2004 Statement


H.E. Mr. Koichi Haraguchi

Permanent Representative of Japan

At the Open Meeting of the Security Council on the Situation in Bougainville

6 May, 2004

Mr. President,

Allow me first of all to express my appreciation for the comprehensive briefing provided by the Secretariat on the situation in Bougainville. Japan is very pleased to note that, in the period since the political mission was reorganized into the United Nations Observer Mission in Bougainville (UNOMB) last December, it has continued its activities in an efficient and effective manner. Let me also take this opportunity to say that we highly appreciate the positive role that Ambassador Noel Sinclair played as the head of the UN mission in Bougainville until the end of February of this year.

Mr. President,

The Bougainville peace process has entered into its final and most critical stage both politically and militarily. The current tasks are to formulate the Bougainville Constitution and to collect and destroy weapons. We understand that the Constitutional Commission is currently working on the final draft constitution. It is our hope that the Commission will be able to finalize its work quickly and report to the Government of Papua New Guinea for its speedy endorsement of the draft constitution.

Japan welcomes the report that, through the voluntary cooperation of the people of Bougainville, eighty percent of the collected weapons have already been destroyed. We are somewhat worried, however, about the report that a considerable number of weapons were recently stolen from a government weapons repository. Although we understand that such a theft is an exceptional occurrence, we wish to register our hope that the weapons disposal work be completed expeditiously, so that there will be no recurrence of this kind of unfortunate incident.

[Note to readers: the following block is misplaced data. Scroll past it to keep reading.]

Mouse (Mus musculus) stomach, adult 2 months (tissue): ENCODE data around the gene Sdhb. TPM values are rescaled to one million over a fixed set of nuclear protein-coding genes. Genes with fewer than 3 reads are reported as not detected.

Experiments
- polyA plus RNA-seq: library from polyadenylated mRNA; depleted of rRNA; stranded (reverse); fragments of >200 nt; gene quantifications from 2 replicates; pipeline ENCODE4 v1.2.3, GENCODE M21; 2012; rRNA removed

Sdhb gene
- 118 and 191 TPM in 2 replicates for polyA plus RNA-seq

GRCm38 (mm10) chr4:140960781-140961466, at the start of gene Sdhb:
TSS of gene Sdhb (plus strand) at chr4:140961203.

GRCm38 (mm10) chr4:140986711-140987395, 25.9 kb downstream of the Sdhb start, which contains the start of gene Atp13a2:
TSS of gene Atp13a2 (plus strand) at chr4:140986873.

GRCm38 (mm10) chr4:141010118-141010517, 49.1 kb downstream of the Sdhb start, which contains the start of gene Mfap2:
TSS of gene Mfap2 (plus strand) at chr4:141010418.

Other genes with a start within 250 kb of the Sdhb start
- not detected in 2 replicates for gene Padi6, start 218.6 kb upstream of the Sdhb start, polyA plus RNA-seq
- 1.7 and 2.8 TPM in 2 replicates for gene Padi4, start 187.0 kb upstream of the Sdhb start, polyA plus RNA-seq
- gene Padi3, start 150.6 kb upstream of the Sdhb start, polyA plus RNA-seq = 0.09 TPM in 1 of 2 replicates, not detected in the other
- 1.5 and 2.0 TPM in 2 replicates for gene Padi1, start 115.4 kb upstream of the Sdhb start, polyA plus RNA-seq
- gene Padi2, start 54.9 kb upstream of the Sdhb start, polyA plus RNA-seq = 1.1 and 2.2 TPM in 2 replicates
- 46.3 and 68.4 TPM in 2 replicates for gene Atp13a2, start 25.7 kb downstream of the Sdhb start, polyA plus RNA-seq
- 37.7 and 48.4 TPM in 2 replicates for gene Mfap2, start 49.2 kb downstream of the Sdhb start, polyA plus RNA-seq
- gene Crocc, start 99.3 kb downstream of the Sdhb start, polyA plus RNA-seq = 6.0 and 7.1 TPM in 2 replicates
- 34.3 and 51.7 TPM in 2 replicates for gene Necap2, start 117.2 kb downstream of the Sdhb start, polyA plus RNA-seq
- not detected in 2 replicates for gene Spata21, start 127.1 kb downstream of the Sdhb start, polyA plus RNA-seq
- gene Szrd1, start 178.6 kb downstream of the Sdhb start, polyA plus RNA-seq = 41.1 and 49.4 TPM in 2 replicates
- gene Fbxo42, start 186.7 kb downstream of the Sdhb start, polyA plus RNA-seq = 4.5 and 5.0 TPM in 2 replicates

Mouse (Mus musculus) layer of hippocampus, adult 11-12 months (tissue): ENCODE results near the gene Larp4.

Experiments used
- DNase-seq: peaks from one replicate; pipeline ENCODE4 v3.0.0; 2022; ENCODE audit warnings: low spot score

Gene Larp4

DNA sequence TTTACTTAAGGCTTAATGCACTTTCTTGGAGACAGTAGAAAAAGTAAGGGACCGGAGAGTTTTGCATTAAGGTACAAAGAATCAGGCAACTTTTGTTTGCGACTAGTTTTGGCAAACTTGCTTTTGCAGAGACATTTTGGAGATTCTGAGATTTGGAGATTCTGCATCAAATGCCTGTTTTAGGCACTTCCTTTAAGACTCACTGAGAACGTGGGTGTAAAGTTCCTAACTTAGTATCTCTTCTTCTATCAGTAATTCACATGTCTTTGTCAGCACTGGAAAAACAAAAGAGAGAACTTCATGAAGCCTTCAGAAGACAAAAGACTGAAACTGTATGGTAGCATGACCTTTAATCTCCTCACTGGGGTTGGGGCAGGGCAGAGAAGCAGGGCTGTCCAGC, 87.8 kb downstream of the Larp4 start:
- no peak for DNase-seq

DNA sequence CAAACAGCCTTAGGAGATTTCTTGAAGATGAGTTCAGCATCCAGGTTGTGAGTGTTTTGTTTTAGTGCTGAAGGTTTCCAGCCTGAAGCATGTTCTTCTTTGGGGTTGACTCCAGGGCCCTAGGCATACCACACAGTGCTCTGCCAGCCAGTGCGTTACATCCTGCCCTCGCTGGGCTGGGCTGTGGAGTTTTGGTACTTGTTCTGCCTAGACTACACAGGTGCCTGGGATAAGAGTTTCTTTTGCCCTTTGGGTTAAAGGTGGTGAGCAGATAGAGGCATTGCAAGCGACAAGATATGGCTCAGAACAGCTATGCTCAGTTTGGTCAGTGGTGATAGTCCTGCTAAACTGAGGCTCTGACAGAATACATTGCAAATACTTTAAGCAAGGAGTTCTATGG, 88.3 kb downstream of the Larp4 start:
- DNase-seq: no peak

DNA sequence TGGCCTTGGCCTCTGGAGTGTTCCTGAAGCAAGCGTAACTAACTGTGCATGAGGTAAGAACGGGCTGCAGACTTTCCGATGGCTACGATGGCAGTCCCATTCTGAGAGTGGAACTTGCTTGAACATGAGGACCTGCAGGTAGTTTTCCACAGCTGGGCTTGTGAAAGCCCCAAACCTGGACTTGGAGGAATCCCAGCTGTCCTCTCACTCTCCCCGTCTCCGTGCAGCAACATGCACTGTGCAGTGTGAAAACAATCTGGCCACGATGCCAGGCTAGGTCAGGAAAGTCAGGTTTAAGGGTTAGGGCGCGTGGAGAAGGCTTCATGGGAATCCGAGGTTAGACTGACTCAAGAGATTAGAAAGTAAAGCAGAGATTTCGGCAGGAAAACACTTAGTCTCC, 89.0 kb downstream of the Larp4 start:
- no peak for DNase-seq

Mr. President,

My government would also like to emphasize that, as the expiration date of the mandate of Observer Mission in Bougainville is fast approaching, it is essential for the people of Bougainville to exercise their ownership in accelerating the peace process. On this point, we have been pleased to how positively Bougainvilleans responded to the work of weapons disposal. Japan, for its part, intends to continue extending the bilateral assistance in the areas of education, public health and transportation infrastructure that it began to implement last October. It is our hope that this bilateral assistance will improve daily life and strengthen the economy, so that the people of Bougainville will be able to stand on their own two feet.

The mandate of UN Observer Mission in Bougainville is scheduled to expire at the end of June. For the sake of the consolidation of peace in Bougainville, we are fully aware of the necessity of a long-term commitment, including assistance for economic development on the part of the international community. At the same time, however, Japan maintains the position that the mandate of any United Nations political mission should be limited to the period deemed necessary to complete its assigned goals. We, therefore, strongly hope that, in the period of between now and the end of June, UNOMB will further intensify its work, so that it will be able to fulfill its mission as completely as possible in the time remaining.

Thank you, Mr. President.